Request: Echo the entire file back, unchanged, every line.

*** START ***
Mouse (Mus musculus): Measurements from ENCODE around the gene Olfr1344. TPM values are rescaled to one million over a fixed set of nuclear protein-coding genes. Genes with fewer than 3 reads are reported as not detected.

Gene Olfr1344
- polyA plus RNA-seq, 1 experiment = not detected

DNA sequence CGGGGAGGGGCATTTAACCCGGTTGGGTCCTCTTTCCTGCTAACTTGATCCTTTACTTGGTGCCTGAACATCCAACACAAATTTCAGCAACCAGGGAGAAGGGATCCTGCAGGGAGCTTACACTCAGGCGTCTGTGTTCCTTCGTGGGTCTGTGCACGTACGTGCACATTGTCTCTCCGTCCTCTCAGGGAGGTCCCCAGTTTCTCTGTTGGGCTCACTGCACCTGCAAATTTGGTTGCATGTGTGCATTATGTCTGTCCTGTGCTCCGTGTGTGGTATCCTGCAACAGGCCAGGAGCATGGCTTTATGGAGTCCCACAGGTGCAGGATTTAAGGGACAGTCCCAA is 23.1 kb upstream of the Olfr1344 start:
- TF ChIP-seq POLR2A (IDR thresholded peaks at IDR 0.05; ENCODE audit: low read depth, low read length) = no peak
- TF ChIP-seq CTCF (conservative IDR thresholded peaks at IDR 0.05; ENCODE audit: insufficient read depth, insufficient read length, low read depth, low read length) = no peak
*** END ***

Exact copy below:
Mouse (Mus musculus): Measurements from ENCODE around the gene Olfr1344. TPM values are rescaled to one million over a fixed set of nuclear protein-coding genes. Genes with fewer than 3 reads are reported as not detected.

Gene Olfr1344
- polyA plus RNA-seq, 1 experiment = not detected

DNA sequence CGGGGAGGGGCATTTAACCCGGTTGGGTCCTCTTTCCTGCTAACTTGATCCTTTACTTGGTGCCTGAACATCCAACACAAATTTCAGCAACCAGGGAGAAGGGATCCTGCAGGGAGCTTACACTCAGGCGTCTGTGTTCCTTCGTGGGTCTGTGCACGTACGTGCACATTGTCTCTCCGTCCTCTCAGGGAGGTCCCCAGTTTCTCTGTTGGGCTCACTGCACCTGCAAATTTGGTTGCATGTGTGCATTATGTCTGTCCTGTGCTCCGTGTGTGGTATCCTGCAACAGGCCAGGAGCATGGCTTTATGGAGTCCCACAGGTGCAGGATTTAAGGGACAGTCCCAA is 23.1 kb upstream of the Olfr1344 start:
- TF ChIP-seq POLR2A (IDR thresholded peaks at IDR 0.05; ENCODE audit: low read depth, low read length) = no peak
- TF ChIP-seq CTCF (conservative IDR thresholded peaks at IDR 0.05; ENCODE audit: insufficient read depth, insufficient read length, low read depth, low read length) = no peak